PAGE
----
Benozio and co-author Gil Diesendruck recruited 45 preschool- aged (roughly four years old) and 53 kindergarten- aged (about six years old) children to participate in the study. They were told that they would be able to earn stickers by completing various tasks. Children who were randomly assigned to a high-effort group earned stickers by performing tasks that included counting as high as they could and reciting as much of the alphabet as they could. Children in the low-effort group earned stickers by answering basic questions, such as “How old are you?” and “What is the name of your teacher?” All of the children ultimately earned 10 stickers. They were then told they would be playing a “stickers game” in which they had to decide how many stickers they wanted to give to a child they had seen in a video. The researcher explained that they could choose to give as many or as few stickers as they wanted.

Critically, some of the participants earned stickers that were rated as attractive and highly valued by an independent group of children (such as Dragon Ball and SpongeBob stickers for 6-year-old boys); other participants earned stickers that were unattractive and of low value (such as Disney princess and plant stickers for 6-year-old boys).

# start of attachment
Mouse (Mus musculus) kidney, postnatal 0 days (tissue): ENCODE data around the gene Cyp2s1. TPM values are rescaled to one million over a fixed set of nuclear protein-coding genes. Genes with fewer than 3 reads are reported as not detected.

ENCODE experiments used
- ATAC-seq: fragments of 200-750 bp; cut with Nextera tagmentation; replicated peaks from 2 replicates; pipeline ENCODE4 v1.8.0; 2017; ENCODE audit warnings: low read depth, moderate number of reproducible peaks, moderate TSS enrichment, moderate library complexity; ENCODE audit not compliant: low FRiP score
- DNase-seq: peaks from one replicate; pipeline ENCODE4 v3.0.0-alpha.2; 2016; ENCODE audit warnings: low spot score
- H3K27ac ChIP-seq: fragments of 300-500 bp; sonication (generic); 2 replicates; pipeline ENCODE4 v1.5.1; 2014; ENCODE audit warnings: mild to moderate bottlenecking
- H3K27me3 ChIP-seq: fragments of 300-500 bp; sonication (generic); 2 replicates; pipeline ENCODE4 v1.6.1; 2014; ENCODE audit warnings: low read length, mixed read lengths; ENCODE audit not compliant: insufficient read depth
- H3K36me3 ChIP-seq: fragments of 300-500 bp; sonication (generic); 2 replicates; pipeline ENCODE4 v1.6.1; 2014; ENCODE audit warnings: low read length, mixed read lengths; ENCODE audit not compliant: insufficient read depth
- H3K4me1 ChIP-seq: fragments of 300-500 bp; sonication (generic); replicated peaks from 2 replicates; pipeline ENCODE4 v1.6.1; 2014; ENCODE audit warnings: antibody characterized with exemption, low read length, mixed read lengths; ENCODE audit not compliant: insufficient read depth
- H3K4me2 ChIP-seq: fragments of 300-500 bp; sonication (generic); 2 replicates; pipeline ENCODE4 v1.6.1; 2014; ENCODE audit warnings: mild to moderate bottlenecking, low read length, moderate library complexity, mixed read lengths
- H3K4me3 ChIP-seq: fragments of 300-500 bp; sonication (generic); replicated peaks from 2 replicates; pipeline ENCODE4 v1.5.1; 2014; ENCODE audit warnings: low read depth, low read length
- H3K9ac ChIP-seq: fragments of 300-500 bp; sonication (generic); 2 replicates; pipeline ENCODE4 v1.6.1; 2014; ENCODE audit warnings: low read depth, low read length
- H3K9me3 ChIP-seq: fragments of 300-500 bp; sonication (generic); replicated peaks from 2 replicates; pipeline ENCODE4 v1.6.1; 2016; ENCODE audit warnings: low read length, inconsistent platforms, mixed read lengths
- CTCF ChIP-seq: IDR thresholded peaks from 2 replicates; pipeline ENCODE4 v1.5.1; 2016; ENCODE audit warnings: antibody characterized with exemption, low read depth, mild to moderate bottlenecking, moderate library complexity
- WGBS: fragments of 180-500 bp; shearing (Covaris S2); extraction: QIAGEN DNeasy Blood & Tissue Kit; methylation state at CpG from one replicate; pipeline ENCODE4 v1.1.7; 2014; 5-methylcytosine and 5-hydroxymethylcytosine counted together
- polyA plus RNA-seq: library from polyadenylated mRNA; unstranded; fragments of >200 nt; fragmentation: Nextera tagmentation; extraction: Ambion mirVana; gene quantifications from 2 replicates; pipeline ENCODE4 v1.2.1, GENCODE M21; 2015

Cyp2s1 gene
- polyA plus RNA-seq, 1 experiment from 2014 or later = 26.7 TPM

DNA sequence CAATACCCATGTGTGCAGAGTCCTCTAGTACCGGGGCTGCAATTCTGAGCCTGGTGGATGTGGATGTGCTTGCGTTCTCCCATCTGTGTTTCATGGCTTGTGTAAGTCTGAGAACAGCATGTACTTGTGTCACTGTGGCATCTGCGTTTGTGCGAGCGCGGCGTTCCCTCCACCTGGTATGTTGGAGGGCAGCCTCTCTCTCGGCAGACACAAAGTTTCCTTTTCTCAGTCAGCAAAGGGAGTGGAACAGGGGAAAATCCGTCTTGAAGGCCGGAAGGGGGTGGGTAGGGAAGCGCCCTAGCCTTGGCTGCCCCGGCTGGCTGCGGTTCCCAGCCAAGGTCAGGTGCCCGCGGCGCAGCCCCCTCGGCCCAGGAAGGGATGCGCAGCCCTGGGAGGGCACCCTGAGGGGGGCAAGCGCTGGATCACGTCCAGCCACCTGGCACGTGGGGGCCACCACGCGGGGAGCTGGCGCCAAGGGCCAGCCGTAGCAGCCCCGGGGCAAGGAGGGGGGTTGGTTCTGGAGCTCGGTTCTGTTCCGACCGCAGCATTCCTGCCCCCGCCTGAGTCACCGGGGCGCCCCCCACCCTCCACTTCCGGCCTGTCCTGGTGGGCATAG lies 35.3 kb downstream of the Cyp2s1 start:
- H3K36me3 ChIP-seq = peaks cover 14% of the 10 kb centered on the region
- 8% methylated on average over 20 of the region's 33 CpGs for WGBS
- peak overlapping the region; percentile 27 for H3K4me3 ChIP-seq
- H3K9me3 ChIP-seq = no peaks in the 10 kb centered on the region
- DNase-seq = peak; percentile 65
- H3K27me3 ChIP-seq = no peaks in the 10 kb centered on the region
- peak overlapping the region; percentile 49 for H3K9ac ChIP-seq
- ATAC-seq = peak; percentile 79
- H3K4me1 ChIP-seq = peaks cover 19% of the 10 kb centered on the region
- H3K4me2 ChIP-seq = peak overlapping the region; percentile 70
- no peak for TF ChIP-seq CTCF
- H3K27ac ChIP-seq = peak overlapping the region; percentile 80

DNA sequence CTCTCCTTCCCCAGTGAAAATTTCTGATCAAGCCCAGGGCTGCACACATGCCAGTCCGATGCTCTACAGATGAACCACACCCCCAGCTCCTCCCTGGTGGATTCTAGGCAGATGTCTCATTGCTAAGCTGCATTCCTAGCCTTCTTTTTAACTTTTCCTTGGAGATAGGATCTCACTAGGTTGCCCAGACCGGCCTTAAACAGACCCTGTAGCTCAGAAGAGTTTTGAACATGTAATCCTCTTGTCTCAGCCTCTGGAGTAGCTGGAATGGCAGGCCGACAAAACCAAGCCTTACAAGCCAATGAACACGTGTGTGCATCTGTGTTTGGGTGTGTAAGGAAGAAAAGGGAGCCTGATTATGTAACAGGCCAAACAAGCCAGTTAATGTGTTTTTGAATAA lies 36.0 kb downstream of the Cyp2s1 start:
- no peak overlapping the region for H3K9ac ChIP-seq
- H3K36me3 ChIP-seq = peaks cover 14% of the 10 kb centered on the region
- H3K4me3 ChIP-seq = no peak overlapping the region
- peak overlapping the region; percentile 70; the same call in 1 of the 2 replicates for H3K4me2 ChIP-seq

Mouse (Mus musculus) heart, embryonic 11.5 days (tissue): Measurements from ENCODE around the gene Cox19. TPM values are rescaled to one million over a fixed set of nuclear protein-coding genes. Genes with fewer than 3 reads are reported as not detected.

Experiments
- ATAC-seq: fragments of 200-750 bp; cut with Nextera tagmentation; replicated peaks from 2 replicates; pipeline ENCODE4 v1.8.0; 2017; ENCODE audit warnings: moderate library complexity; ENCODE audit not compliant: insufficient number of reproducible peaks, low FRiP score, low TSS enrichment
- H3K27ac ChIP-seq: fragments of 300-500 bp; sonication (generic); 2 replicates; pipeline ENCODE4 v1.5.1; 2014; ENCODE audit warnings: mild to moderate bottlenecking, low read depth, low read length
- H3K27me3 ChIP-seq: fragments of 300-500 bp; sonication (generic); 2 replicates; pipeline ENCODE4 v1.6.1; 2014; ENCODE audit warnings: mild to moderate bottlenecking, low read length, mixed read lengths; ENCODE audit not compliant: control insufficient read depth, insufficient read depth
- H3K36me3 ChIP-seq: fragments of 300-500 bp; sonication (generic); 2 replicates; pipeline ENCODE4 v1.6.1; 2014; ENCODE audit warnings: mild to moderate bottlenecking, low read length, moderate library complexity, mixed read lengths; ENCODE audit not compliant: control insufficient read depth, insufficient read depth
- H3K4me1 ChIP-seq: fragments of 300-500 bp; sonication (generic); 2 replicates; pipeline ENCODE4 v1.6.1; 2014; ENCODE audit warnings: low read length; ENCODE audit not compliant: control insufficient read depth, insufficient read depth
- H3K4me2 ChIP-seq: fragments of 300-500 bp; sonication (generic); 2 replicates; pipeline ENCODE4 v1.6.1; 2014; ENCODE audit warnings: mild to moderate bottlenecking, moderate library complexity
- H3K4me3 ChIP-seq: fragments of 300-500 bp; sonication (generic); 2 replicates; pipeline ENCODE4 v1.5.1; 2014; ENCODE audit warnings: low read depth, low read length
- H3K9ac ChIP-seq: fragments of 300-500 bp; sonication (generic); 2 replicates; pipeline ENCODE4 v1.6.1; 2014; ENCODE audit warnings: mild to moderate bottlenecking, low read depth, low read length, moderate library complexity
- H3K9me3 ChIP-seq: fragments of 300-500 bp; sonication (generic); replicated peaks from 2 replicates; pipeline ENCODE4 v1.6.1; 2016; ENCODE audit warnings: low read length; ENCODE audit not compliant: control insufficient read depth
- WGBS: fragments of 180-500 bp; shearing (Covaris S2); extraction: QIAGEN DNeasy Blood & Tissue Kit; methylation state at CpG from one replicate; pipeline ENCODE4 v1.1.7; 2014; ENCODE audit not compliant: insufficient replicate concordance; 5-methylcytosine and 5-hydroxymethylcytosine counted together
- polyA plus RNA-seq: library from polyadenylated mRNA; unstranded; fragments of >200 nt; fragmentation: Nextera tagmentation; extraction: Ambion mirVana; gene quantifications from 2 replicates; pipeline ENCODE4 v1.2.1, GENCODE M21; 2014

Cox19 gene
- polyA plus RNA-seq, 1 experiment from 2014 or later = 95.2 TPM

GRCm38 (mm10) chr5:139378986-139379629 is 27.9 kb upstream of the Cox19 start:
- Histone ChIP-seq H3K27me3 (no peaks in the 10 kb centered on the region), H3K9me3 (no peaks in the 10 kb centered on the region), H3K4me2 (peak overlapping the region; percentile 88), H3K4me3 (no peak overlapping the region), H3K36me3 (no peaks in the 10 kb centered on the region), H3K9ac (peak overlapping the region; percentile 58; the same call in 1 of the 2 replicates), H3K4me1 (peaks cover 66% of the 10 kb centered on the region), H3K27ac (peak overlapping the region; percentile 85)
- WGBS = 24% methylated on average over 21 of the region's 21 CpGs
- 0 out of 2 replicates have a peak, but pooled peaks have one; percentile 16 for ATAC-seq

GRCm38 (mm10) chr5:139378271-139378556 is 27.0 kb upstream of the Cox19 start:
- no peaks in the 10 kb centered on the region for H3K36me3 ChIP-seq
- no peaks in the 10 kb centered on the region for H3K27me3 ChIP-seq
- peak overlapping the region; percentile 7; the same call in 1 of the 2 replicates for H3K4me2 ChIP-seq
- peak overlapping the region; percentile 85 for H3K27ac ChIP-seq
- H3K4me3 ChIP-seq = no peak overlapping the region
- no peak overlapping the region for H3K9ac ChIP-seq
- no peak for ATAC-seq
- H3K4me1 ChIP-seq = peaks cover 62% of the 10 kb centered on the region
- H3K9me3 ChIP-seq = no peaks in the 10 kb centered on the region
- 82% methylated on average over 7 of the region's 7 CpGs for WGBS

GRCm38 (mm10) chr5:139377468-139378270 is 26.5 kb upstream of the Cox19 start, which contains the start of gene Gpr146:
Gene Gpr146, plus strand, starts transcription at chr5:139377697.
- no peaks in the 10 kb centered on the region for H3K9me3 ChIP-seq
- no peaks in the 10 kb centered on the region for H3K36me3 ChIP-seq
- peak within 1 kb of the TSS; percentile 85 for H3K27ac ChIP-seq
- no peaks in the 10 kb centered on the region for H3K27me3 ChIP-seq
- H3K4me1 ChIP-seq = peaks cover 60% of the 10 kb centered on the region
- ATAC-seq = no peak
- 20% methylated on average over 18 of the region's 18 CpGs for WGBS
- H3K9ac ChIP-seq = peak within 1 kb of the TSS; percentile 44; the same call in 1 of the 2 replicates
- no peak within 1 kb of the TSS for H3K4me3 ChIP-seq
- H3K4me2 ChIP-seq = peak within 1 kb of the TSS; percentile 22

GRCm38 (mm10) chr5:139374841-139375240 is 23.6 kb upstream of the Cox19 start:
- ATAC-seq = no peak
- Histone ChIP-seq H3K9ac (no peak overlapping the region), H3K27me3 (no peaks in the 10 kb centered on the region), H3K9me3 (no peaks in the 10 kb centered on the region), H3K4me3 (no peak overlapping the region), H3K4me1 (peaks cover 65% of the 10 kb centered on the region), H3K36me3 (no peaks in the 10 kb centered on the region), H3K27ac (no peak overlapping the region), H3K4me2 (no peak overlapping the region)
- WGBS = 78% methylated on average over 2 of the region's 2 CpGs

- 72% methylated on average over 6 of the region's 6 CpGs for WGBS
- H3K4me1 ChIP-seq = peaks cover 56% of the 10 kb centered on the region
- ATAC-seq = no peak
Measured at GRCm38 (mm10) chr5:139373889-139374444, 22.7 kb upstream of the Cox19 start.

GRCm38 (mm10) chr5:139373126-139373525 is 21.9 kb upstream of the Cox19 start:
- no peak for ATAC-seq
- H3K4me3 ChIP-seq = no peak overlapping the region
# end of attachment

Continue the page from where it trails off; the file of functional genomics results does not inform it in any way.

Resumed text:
The results showed that, overall, both the four year olds and the six year olds chose to give away fewer attractive stickers than unattractive stickers. But when the researchers examined the data further, they found that effort mattered a lot to six year olds. With attractive stickers, the children gave away about 21 percent if they had been relatively easy to get but only about 10% when they were hard-earned. Similarly, they gave away 30% of the unattractive stickers that were easily acquired, but only 17% of the unattractive stickers that were hard to get.

Intriguingly, effort didn’t seem to influence four year olds’ decision making. When the stickers were attractive, they gave away roughly the same percentage, regardless of how hard they had worked to earn them. And the four year olds actually gave away significantly more unattractive stickers when they had been hard to get, compared to when they were easily earned.

The researchers suggest that six year olds, just like adults, tend to employ a cognitive strategy to accommodate the knowledge that they worked hard to earn an unattractive reward. Specifically, they translated their effort into value, choosing to keep more of the unappealing, hard-to-get stickers for themselves.

The younger children, however, seemed to make use of a behavioral strategy that involved distancing themselves from the offending stickers, choosing simply to part with more of them.